Medically reviewed by Mary Lucas, RN
Written by Our Editorial Team
Last updated 1/27/2021
It probably happens to every man at some point in his life, though none wants to admit it.
Sometimes it happens when you’re feeling particularly stressed or anxious. Maybe you’re exhausted after a long day or you simply aren’t in the mood. Common as it may be, it can be embarrassing, frustrating, and even concerning.
We’re talking about erectile dysfunction.
Erectile dysfunction is a common concern for men of all ages, though it tends to affect older men more often than younger men. It typically results from conditions that develop gradually, but if you’re experiencing sudden erectile dysfunction we don’t blame you for wanting to get to the bottom of it right away.
Below, we’ve covered the subject of erectile dysfunction in depth to help you learn what it is and what causes it to come on suddenly. You’ll also receive a list of ways to overcome sudden erectile dysfunction.
Erectile dysfunction or ED is a condition in which a man is unable to achieve or maintain an erection firm enough for sex. This condition can be either short-term or long-term, and it may worsen with age, though it is not considered a normal part of aging.
You may have erectile dysfunction if you:
Are unable to achieve an erection at any time
Are able to achieve an erection sometimes, but not every time you want to
Are able to achieve an erection but it is not firm enough for satisfactory sex
Are able to achieve an erection but are unable to maintain it long enough for fulfilling sex
Though erectile dysfunction is certainly a concern for the men who experience it, it is often treatable. Treating erectile dysfunction involves identifying the underlying cause of your sexual dysfunction which is something you should discuss with your primary care physician.
Erectile dysfunction is one of the most common sexual health issues reported by men to their healthcare providers. Though it may not be immediately life-threatening, it can be frustrating and, in some cases, ED is a symptom of an underlying health problem.
This concern affects as many as 30 million men in the United States and it becomes more common with increased age. ED affects approximately 10 percent of men for each decade of life after age forty.
Any man can develop erectile dysfunction at any time, but you are more likely to develop ED if you have an underlying physical or mental health issue, take certain medications, have certain health-related factors (like smoking or obesity), or if you are over a certain age.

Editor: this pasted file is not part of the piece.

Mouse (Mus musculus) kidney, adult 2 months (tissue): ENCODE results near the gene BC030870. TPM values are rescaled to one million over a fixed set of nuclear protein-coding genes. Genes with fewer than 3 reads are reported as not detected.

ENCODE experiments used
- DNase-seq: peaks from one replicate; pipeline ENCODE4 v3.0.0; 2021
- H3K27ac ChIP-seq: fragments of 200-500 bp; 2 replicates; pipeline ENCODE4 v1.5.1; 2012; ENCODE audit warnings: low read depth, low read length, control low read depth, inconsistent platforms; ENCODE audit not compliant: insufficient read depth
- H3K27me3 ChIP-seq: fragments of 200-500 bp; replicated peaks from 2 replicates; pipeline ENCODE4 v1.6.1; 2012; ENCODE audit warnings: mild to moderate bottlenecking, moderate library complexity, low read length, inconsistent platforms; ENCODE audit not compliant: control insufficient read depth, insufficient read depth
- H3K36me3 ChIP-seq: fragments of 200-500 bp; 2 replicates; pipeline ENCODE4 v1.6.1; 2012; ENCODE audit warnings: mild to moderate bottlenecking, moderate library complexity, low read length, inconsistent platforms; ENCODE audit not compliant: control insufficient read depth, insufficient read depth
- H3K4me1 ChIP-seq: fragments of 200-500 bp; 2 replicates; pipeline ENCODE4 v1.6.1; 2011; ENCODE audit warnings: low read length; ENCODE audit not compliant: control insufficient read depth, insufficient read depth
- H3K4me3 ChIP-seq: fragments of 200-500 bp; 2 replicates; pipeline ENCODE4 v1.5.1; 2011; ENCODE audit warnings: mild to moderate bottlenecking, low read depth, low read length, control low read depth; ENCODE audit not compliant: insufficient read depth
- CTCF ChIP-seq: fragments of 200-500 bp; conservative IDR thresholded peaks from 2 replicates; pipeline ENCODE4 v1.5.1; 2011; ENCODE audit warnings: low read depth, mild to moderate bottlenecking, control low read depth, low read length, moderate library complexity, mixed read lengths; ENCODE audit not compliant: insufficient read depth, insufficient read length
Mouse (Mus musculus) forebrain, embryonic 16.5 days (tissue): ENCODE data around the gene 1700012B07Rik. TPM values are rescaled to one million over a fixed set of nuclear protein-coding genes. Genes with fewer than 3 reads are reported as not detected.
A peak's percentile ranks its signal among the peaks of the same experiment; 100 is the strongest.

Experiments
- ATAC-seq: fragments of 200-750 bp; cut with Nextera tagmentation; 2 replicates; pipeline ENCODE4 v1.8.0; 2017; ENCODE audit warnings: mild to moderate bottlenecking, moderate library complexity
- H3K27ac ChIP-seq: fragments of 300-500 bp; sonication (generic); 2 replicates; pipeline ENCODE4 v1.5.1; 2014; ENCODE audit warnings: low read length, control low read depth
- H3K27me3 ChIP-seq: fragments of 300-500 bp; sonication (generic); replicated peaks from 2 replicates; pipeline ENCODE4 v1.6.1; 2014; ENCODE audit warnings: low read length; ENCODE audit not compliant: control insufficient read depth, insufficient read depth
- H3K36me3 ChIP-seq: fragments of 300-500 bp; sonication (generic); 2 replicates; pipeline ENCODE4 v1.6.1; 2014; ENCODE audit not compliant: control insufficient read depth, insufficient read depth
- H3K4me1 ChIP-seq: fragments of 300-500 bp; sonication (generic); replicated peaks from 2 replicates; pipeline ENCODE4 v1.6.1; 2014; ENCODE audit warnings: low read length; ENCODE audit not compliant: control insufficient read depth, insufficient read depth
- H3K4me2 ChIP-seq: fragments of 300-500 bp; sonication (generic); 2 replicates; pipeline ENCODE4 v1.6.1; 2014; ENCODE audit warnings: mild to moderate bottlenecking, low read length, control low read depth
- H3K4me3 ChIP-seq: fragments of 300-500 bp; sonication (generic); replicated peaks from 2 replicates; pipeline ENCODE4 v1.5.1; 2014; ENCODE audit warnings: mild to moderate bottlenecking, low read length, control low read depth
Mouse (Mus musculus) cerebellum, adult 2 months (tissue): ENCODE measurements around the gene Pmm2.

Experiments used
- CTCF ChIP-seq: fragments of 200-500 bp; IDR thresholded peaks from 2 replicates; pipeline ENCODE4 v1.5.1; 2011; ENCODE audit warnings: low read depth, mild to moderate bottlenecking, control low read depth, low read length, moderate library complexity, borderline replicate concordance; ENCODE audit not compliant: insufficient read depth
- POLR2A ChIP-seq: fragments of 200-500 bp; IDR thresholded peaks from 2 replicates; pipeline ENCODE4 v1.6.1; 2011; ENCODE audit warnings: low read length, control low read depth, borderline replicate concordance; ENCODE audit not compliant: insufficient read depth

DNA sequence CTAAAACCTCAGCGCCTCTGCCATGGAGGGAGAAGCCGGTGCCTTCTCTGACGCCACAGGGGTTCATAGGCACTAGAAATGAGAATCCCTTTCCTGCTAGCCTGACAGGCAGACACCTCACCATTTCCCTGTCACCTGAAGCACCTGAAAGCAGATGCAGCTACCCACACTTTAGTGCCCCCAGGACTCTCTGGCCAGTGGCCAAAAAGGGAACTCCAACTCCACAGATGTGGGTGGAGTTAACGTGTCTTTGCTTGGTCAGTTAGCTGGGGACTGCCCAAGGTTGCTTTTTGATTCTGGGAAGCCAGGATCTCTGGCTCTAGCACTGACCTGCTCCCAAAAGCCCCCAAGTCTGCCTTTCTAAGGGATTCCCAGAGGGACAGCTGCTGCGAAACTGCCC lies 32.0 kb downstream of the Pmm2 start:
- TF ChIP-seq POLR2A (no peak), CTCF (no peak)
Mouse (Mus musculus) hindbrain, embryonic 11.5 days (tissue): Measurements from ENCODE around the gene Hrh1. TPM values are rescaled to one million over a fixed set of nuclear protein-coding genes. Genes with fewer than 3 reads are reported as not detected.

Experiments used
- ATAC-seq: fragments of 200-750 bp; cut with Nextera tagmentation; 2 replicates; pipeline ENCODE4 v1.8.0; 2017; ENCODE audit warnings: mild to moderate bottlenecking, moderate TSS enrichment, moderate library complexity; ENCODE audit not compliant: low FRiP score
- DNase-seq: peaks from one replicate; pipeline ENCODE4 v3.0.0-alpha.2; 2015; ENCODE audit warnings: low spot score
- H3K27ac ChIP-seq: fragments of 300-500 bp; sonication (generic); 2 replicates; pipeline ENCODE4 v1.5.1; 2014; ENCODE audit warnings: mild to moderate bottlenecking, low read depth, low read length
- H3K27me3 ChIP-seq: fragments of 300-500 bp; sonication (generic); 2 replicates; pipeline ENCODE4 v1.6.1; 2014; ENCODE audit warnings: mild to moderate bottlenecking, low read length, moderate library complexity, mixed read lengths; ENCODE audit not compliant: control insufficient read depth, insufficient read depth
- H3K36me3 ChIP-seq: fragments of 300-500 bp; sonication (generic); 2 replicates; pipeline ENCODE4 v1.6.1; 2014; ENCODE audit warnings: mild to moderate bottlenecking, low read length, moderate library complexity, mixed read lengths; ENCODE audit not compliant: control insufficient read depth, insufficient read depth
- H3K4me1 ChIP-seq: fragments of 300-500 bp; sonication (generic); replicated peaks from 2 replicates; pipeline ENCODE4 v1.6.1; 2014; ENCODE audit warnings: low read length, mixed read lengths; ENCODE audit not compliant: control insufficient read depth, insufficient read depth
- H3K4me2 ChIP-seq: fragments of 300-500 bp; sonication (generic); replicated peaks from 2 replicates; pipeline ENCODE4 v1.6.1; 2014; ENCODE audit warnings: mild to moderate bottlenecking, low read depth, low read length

An erection occurs when sexual arousal triggers an increase in blood flow to the penis.
As blood flow increases, the chambers in the penis (the corpora cavernosa and corpus spongiosum) dilate and become filled with blood, this causes the outflow veins to be compressed thus blocking the blood from leaving the penis.
As a result, the penis becomes swollen and rigid.
Erectile dysfunction is a problem that typically develops over time, but it can occur suddenly and unexpectedly as well.
In cases that develop gradually, it is often a circulatory or nervous system issue. In cases of sudden sexual dysfunction, however, it is more likely related to a side effect of medication or some kind of psychological issue.
Here are some of the potential causes for erectile dysfunction:
Vascular issues (like atherosclerosis)
Metabolic disease (like type 2 diabetes)
Injury to the penis, prostate, or bladder
Treatments for prostate cancer
Blood pressure medications
Sedatives, appetite suppressants, and antidepressants
Anxiety or depression
Guilt or fear related to sex
Smoking or drug use
Excessive alcohol consumption
Being overweight or sedentary
Having COVID-19 may also cause erectile dysfunction.
Though erectile dysfunction may not be a debilitating or life-threatening condition, that isn’t to say it isn’t serious.
Untreated ED can exacerbate feelings of depression, anxiety, and low self-esteem — it can also have a negative impact on your sex life and your intimate relationships. If you’re experiencing sudden ED, don’t delay in speaking to your physician.
Every man is different and so is every case of erectile dysfunction. In talking to your healthcare professional about your concerns, you may find that your ED is linked to more than one underlying cause. In many cases, it takes a combination of multiple treatment options to find a consistent and satisfactory solution.